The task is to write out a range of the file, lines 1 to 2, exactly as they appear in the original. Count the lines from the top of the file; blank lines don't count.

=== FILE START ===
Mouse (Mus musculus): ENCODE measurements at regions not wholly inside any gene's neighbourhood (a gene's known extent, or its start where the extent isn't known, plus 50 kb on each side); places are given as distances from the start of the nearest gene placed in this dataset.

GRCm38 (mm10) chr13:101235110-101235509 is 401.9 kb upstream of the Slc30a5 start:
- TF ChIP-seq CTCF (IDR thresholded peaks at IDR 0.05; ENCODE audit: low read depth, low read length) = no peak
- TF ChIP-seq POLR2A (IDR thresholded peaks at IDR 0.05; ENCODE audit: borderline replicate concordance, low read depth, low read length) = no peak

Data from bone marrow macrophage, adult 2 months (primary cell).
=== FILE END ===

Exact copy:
Mouse (Mus musculus): ENCODE measurements at regions not wholly inside any gene's neighbourhood (a gene's known extent, or its start where the extent isn't known, plus 50 kb on each side); places are given as distances from the start of the nearest gene placed in this dataset.

GRCm38 (mm10) chr13:101235110-101235509 is 401.9 kb upstream of the Slc30a5 start: